“The car parc has grown but become much younger,” says Mcnab. “The size of the over four-year-old car parc is shrinking and the mileage each car is driven has fallen, meaning a reduced volume demand for servicing and repairs. The only saving grace is higher value servicing because of the higher retail cost of parts and labour.”

But how long can the decline in sold hours be offset by higher labour rates? “Indefinitely,” says Mcnab, pointing out that although service and repair costs have risen, as a percentage of customer’s disposable income, they have fallen from 1.5% to 1% over the last 10 years.

Independents have even more to gain: from the OFT recommendation allowing them to compete in the warranty service market, and by becoming authorised repairers (up from 273 in 2003 to over 500 in 2004).

Meanwhile, franchised dealers face a rising percentage of cars ‘not yet serviced’ (18-20,000 miles before the first service in some cases) and having to compete with independents, despite a much higher labour rate (franchise average £60 versus £35 at independents).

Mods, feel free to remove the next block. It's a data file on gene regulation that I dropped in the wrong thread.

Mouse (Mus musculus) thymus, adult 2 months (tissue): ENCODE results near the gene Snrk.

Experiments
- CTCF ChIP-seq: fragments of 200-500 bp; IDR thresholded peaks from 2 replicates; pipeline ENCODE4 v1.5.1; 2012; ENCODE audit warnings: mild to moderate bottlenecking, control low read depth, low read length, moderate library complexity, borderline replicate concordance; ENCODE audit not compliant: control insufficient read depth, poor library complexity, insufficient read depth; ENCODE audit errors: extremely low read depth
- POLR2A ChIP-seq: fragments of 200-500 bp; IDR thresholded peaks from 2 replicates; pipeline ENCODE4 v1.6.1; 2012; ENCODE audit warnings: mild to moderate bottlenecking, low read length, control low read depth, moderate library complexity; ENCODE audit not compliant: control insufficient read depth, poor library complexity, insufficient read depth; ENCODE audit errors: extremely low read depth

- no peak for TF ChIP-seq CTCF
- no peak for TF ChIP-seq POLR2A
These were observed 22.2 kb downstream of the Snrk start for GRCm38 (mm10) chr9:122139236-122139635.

Peter Turner, chairman, Automotive Advantage

Increasing the value of every customer

“How do you increase profit without knocking back CSI by reducing cost?” asks Peter Turner, chairman of Automotive Advantage, consultant to the aftermarket.

Turner says the key is a better understanding of ‘repair mindset’ – for instance, what do customers consider major and minor repairs?

Automotive Advantage research gives surprising results: diagnostics are considered a major repair, while replacing an exhaust is considered minor.

“In a trusting environment, price is 60% elastic,” says Turner “If we are to create value, customers must trust us.”